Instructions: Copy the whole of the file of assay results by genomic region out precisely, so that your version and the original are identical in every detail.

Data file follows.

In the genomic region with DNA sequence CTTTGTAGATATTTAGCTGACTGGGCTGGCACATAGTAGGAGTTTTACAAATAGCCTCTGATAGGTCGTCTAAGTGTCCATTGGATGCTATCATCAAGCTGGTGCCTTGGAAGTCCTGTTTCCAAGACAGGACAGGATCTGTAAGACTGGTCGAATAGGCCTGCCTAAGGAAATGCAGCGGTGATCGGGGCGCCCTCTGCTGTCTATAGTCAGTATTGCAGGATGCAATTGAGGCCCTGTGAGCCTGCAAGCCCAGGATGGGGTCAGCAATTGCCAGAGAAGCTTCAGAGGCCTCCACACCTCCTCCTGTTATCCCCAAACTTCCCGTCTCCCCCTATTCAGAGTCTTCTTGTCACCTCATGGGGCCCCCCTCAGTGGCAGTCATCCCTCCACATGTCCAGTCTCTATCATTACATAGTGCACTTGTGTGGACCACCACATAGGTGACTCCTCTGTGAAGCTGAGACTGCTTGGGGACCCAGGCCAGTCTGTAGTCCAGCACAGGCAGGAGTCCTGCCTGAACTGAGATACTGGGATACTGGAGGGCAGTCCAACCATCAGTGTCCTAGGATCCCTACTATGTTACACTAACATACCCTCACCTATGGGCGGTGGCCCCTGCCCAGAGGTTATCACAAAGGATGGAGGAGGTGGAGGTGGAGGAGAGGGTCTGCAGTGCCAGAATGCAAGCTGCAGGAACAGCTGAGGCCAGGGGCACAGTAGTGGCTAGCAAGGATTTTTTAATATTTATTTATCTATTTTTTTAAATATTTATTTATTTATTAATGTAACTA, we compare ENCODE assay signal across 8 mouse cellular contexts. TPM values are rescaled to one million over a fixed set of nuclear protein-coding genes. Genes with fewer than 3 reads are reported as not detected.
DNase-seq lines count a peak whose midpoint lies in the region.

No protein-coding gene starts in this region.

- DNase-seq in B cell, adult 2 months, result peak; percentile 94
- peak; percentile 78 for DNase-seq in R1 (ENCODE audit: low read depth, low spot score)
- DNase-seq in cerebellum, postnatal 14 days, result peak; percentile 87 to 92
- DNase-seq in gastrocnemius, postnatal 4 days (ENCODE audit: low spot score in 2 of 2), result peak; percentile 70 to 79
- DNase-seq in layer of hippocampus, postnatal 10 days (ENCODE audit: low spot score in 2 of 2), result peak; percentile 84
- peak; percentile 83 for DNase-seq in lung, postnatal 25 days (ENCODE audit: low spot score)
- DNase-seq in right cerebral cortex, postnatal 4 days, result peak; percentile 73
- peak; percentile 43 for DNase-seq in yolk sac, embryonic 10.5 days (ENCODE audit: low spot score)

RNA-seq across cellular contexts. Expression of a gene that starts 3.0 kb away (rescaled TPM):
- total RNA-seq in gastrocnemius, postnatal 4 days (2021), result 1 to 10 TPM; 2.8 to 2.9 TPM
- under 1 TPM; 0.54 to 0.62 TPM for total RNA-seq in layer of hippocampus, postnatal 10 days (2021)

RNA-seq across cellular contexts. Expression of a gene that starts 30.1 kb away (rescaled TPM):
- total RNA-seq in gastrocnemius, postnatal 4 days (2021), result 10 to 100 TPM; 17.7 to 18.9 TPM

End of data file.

In the genomic region with DNA sequence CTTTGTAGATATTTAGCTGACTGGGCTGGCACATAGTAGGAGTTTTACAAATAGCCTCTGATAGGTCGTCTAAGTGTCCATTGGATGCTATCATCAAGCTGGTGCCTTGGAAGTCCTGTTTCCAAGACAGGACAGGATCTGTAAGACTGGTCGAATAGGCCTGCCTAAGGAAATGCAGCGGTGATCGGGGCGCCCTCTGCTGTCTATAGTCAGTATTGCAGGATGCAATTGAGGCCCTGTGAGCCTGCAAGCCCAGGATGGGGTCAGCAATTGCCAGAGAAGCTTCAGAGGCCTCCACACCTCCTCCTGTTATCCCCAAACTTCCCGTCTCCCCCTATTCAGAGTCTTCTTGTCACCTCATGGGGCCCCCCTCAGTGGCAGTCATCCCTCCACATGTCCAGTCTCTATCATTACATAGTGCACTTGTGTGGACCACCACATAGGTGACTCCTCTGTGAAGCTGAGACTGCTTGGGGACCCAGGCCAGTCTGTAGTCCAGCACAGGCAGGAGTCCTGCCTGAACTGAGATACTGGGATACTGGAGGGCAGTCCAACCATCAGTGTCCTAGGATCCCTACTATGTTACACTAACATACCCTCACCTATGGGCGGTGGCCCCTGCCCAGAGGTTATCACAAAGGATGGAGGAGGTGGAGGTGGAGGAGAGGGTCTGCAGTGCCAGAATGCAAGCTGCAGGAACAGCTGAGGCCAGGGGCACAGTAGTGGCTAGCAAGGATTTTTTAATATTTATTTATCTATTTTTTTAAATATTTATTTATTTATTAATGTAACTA, we compare ENCODE assay signal across 8 mouse cellular contexts. TPM values are rescaled to one million over a fixed set of nuclear protein-coding genes. Genes with fewer than 3 reads are reported as not detected.
DNase-seq lines count a peak whose midpoint lies in the region.

No protein-coding gene starts in this region.

- DNase-seq in B cell, adult 2 months, result peak; percentile 94
- peak; percentile 78 for DNase-seq in R1 (ENCODE audit: low read depth, low spot score)
- DNase-seq in cerebellum, postnatal 14 days, result peak; percentile 87 to 92
- DNase-seq in gastrocnemius, postnatal 4 days (ENCODE audit: low spot score in 2 of 2), result peak; percentile 70 to 79
- DNase-seq in layer of hippocampus, postnatal 10 days (ENCODE audit: low spot score in 2 of 2), result peak; percentile 84
- peak; percentile 83 for DNase-seq in lung, postnatal 25 days (ENCODE audit: low spot score)
- DNase-seq in right cerebral cortex, postnatal 4 days, result peak; percentile 73
- peak; percentile 43 for DNase-seq in yolk sac, embryonic 10.5 days (ENCODE audit: low spot score)

RNA-seq across cellular contexts. Expression of a gene that starts 3.0 kb away (rescaled TPM):
- total RNA-seq in gastrocnemius, postnatal 4 days (2021), result 1 to 10 TPM; 2.8 to 2.9 TPM
- under 1 TPM; 0.54 to 0.62 TPM for total RNA-seq in layer of hippocampus, postnatal 10 days (2021)

RNA-seq across cellular contexts. Expression of a gene that starts 30.1 kb away (rescaled TPM):
- total RNA-seq in gastrocnemius, postnatal 4 days (2021), result 10 to 100 TPM; 17.7 to 18.9 TPM